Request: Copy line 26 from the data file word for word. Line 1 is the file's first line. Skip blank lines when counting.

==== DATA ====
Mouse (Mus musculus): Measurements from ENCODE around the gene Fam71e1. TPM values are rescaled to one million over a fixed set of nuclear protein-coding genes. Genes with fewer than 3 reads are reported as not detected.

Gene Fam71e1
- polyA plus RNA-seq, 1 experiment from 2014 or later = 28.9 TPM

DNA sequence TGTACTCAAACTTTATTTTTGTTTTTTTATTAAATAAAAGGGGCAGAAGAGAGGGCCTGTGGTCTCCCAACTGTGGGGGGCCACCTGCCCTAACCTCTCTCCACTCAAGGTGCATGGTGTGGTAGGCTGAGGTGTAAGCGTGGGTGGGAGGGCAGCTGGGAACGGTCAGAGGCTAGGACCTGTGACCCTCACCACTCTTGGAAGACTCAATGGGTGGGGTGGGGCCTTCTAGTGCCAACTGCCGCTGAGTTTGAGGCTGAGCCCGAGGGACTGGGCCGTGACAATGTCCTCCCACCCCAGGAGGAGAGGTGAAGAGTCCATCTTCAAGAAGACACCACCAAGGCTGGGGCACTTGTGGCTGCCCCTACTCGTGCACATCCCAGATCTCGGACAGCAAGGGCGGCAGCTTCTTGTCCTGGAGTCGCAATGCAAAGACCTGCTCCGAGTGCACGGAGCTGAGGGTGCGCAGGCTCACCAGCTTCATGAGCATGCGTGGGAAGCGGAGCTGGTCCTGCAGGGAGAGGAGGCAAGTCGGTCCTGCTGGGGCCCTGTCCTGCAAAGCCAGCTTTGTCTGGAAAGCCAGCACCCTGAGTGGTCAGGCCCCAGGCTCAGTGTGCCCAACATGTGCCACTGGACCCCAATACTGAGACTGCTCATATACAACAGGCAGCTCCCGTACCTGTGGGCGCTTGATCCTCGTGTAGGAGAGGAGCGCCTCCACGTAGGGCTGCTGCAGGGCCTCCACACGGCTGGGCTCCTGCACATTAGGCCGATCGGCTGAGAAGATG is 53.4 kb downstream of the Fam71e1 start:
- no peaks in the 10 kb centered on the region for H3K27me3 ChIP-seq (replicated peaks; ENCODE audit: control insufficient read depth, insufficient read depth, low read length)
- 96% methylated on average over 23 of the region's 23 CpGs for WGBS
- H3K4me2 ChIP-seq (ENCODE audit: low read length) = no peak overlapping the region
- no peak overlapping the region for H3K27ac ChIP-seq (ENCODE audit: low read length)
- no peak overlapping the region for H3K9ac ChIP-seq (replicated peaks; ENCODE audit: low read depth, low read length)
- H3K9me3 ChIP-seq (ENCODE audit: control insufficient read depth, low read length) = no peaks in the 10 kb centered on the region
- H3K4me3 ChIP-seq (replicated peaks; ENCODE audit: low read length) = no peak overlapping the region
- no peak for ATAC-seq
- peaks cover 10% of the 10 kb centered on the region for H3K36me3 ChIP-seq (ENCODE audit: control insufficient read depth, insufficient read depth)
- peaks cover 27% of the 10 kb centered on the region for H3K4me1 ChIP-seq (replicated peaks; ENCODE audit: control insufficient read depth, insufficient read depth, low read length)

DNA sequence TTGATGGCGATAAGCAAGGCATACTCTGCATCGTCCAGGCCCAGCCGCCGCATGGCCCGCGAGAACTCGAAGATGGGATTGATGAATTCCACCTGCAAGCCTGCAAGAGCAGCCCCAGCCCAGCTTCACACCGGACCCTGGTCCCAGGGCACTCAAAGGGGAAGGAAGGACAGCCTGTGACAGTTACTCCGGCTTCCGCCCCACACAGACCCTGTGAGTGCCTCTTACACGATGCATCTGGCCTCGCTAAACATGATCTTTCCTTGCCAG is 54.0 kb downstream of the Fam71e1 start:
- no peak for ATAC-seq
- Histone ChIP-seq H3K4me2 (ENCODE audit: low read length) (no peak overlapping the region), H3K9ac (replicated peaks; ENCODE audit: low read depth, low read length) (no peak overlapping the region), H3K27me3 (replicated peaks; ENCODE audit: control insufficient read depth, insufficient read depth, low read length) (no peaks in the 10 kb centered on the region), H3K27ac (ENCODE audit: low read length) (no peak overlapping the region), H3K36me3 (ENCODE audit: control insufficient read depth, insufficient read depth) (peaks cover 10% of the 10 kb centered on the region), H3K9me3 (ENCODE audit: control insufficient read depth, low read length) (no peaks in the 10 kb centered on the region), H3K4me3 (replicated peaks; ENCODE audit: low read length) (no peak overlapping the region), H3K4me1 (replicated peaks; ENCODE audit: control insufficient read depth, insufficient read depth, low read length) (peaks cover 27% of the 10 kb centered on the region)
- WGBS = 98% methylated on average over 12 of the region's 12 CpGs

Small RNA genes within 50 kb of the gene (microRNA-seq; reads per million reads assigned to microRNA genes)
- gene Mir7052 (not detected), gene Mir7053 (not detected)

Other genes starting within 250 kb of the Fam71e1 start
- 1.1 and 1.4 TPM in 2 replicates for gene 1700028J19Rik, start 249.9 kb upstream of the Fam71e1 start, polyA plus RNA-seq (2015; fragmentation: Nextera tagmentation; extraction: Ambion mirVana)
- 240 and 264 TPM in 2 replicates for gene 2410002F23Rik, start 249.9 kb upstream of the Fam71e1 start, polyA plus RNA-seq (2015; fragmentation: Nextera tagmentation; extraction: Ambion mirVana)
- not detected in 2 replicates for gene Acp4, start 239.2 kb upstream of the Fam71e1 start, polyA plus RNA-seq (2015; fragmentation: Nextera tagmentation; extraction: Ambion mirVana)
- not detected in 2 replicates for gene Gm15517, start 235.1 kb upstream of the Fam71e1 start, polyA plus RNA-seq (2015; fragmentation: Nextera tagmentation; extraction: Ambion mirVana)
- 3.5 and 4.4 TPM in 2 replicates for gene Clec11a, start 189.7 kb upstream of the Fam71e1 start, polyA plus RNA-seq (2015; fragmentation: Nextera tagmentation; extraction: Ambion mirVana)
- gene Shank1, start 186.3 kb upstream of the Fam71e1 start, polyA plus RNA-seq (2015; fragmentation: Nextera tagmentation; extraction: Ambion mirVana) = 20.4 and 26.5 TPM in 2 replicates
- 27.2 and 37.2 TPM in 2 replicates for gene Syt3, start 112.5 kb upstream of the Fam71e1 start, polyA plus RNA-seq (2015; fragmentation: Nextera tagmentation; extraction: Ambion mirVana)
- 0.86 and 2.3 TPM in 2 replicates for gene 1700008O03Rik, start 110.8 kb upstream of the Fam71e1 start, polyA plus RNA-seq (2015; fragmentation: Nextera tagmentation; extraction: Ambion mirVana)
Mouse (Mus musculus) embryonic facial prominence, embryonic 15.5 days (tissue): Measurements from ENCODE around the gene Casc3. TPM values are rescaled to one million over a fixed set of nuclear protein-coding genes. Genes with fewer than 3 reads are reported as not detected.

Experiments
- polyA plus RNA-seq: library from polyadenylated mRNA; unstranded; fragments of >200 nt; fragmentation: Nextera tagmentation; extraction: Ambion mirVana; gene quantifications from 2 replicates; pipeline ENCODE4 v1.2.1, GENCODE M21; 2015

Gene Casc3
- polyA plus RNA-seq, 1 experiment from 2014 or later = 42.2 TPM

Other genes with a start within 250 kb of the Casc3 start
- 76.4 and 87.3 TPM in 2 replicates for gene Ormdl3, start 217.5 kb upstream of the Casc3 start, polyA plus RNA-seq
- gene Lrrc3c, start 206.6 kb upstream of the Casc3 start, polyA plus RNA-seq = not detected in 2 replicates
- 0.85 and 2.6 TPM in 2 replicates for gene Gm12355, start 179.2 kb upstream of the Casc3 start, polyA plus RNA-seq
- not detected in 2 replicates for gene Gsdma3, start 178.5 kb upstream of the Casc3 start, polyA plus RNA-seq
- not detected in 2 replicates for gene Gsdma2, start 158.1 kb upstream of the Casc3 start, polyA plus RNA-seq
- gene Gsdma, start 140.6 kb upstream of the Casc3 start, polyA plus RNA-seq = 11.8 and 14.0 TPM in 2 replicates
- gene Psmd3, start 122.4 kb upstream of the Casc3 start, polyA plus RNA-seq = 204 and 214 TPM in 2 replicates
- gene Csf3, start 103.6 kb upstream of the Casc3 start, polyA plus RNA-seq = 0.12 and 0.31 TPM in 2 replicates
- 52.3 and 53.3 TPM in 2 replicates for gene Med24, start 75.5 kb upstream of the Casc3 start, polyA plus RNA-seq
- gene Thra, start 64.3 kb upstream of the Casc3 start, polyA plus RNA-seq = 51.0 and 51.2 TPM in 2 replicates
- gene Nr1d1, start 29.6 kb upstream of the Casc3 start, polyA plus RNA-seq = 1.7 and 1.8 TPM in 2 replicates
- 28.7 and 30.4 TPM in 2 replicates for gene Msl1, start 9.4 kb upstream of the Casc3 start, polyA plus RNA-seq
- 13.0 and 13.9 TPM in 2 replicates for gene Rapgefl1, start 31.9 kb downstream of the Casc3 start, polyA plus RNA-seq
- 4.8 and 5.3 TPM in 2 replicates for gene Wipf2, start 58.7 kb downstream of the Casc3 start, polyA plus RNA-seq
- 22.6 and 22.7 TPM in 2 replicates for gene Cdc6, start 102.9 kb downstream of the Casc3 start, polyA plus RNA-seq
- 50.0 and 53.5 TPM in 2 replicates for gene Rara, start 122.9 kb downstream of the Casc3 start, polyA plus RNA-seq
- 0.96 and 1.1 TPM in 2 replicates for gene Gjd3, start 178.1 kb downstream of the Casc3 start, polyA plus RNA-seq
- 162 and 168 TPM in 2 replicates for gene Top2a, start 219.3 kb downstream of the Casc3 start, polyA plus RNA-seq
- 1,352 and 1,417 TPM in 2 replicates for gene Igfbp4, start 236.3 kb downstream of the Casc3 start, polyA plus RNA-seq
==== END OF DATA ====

- 3.5 and 4.4 TPM in 2 replicates for gene Clec11a, start 189.7 kb upstream of the Fam71e1 start, polyA plus RNA-seq (2015; fragmentation: Nextera tagmentation; extraction: Ambion mirVana)